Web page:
A student-run resource for reliable reports on the latest law and technology news
http://jolt.law.harvard.edu/digest/wp-content/uploads/2012/12/joltimg.pngBy: Chris Crawford and Joshua Vittor This article assumes a base level of knowledge about Bitcoin, bitcoin (BTC), blockchain technology, the Silk Road seizure, and the collapse of MtGox. For a helpful summary of how this technology works, see the first portion of this article, written by Matthew Ly of the Journal of Law and Technology. Bitcoin, and crypto-currency more generally, has risen in the five years since its launch from an academic exercise to what is today a multi-billion dollar ... Read More...
http://jolt.law.harvard.edu/digest/wp-content/uploads/2012/12/joltimg.pngWritten by: Michelle Sohn Edited by: Olga Slobodyanyuk Emulsion: A mixture of two or more liquids that are normally immiscible (nonmixable or unblendable). -Wikipedia  I.               UberX D.C. as Case Study in the Local Sharing Economy If states are laboratories of democracy, then cities are the experiments. A new experiment has bubbled up in cities across the world, reaching a boiling point. The experiment? The local sharing economy. In May, amidst accusations that many of its users were violating New York’s ... Read More...
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Flash Digest: News in Brief

By Olga Slobodyanyuk

ICANN responds to terrorism victims by claiming domain names are not property

D.C. District Court rules that FOIA requests apply to officials’ personal email accounts

Class-action lawsuit brought against ExamSoft  in Illinois

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Federal Circuit Applies Alice to Deny Subject Matter Eligibility of Digital Imaging Patent

By Amanda Liverzani – Edited by Mengyi Wang

In Digitech Image Technologies, the Federal Circuit embraced the opportunity to apply the Supreme Court’s recent decision in Alice to resolve a question of subject matter eligibility under 35 U.S.C. §101. The Federal Circuit affirmed summary judgment on appeal, invalidating Digitech’s patent claims because they were directed to intangible information and abstract ideas.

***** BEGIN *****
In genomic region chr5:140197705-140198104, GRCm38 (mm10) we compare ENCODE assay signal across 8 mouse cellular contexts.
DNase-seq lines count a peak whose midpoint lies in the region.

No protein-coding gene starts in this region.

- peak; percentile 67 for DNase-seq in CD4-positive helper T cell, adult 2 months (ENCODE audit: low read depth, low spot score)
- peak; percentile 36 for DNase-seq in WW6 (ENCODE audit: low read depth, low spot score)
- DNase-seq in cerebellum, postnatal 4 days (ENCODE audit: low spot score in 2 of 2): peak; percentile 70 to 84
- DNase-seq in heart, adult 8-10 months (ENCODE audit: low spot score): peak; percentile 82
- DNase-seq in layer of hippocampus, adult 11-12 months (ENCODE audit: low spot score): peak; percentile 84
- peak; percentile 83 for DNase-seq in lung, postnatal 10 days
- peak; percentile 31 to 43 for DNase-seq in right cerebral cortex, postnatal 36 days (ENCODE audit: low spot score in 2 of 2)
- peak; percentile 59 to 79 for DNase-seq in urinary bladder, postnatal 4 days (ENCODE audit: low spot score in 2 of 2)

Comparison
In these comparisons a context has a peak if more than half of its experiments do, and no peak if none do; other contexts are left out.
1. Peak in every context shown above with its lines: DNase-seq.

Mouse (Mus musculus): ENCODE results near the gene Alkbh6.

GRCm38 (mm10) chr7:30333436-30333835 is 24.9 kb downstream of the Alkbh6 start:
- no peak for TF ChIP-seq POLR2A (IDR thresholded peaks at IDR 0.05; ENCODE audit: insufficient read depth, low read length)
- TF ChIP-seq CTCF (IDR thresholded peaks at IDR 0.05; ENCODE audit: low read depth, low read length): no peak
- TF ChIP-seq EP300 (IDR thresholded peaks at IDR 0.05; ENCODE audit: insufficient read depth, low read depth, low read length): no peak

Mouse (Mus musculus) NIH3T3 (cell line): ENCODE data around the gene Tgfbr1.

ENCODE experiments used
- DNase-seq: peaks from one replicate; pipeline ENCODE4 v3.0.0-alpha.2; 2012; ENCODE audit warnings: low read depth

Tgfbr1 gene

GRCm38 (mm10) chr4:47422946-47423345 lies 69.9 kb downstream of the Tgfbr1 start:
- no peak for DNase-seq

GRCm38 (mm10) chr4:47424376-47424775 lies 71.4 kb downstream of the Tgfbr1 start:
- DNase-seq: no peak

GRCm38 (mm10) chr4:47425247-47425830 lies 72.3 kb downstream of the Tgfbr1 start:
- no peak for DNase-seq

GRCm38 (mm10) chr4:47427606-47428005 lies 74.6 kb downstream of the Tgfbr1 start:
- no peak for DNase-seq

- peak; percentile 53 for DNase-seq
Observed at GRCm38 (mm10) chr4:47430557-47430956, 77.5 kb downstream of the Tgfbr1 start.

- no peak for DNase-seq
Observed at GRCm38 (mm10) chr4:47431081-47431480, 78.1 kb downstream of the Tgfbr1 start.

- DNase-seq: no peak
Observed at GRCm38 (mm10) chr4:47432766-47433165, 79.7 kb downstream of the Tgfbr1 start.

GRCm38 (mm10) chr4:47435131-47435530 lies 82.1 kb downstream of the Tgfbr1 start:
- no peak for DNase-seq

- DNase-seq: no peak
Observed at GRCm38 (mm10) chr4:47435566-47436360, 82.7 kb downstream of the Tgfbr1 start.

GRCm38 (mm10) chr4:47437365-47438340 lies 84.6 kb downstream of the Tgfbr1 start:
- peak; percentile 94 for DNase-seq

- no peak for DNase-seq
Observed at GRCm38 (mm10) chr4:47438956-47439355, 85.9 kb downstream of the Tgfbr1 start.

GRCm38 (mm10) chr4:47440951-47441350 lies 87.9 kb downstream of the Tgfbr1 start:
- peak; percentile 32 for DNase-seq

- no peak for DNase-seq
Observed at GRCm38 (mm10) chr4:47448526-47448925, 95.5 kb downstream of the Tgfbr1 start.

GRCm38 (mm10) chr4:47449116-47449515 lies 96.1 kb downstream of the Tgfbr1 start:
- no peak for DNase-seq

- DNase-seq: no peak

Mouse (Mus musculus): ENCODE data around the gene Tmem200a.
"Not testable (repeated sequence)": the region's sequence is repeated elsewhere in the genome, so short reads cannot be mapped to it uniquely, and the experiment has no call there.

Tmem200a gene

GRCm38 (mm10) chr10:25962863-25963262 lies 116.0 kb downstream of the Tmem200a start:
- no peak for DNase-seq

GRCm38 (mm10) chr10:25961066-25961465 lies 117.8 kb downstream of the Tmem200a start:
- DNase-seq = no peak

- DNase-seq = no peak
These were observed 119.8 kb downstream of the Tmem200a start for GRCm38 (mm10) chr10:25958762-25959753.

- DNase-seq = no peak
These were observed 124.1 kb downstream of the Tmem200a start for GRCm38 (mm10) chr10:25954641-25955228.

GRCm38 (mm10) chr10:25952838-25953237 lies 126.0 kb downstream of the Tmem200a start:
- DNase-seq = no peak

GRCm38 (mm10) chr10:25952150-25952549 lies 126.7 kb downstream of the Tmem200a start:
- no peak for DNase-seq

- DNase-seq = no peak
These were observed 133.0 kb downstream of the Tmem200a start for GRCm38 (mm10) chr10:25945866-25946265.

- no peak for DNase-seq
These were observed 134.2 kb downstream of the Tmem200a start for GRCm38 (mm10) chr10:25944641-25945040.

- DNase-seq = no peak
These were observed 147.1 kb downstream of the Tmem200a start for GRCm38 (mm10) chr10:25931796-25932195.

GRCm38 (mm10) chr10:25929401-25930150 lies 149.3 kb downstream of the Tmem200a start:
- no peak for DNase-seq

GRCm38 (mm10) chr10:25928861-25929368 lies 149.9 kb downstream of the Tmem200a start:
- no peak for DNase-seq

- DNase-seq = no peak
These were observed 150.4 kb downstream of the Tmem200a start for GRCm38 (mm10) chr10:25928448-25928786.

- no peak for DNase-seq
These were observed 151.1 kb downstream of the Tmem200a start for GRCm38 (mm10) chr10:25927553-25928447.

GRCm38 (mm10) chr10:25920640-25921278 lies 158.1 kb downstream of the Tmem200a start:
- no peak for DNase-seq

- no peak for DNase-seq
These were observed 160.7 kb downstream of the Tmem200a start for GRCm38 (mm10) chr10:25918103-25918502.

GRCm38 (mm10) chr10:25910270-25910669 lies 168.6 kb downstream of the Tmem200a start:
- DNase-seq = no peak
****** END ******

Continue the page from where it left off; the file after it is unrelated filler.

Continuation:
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Unlocking Cell Phones Made Legal through Unlocking Consumer Choice and Wireless Competition Act

By Kellen Wittkop – Edited by Insue Kim

Unlocking Consumer Choice and Wireless Competition Act allows consumers to unlock their cell phones when changing service providers, but the underlying issue of “circumvention” may have broader implications for other consumer devices and industries that increasingly rely on software.

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Lori Drew Convicted on Three Misdemeanor Counts of Violating MySpace Terms of Service in “Cyberbullying” Case
By Brian Kozlowski – Edited By Stephanie Weiner
United States v. Drew, 08-CR-582

A federal jury convicted Lori Drew on November 26th on three of four misdemeanor counts of unauthorized computer access under the Computer Fraud and Abuse Act (”CFAA”), 18 U.S.C. § 1030, for violating the MySpace terms of service. Drew was acquitted of three felony counts of accessing computers without authorization to inflict emotional harm under the same act. The case has raised widespread objection to the use of criminal liability for violating website terms of service.